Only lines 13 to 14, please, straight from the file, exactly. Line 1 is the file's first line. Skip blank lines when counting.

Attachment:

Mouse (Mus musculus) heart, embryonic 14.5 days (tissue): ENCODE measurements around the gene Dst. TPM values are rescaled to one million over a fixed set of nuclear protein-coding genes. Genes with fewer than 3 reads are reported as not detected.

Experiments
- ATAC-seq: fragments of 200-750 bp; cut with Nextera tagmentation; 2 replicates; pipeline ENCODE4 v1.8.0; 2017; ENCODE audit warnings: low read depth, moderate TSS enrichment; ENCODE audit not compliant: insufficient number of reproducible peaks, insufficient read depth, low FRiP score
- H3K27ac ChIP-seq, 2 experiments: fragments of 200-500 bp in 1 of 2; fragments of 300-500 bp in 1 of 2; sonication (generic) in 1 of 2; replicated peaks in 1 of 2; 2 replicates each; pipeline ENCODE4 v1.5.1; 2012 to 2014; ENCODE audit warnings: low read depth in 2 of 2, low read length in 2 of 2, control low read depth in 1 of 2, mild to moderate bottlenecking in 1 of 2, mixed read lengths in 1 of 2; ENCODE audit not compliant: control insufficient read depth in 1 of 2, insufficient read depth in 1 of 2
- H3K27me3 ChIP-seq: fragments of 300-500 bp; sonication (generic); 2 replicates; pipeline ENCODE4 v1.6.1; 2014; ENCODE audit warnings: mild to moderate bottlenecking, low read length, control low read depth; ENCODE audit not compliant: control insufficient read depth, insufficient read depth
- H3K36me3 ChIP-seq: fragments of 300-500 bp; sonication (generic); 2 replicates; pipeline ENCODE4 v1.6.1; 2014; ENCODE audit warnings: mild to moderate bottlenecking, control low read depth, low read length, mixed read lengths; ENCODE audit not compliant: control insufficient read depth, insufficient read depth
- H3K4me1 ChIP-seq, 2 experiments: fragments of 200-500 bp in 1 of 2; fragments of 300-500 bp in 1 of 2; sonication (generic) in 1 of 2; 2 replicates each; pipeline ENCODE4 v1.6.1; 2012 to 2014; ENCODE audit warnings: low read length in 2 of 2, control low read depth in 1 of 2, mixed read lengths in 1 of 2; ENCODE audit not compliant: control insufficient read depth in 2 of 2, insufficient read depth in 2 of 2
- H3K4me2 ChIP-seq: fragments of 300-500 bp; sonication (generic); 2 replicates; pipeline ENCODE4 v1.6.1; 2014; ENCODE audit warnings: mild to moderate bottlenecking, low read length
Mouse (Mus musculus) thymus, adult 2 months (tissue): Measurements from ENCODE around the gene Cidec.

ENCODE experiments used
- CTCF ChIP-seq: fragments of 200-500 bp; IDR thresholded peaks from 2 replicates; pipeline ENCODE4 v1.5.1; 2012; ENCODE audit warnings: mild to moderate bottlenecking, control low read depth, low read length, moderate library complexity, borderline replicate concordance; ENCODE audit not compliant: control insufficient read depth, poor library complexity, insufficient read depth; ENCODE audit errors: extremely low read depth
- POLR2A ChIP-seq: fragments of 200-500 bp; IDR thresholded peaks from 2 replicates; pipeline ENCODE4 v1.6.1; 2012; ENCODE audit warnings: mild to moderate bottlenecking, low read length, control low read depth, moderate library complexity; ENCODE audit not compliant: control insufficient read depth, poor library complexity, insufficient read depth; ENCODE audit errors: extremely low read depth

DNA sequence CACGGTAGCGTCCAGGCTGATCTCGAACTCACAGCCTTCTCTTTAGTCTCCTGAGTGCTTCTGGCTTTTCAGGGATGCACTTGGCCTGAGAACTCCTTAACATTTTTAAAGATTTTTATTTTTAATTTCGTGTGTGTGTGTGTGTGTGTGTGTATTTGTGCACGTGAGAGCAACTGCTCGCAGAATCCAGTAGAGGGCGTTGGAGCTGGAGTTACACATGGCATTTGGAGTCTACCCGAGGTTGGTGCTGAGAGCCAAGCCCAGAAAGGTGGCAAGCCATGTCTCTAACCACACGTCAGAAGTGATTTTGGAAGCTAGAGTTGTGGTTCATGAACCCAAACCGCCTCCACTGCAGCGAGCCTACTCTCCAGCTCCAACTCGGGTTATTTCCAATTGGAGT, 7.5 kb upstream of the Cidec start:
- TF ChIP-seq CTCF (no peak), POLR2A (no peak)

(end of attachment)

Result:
DNA sequence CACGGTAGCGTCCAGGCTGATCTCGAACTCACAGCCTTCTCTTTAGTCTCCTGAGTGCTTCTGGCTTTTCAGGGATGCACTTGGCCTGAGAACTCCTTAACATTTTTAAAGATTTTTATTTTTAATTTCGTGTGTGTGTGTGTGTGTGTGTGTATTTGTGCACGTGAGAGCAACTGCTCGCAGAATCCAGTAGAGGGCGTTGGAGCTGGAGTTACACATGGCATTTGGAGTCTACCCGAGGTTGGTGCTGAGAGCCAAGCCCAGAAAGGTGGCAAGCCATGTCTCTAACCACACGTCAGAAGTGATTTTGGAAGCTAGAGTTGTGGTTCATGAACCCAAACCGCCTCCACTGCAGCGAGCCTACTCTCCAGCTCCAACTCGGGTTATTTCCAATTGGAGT, 7.5 kb upstream of the Cidec start:
- TF ChIP-seq CTCF (no peak), POLR2A (no peak)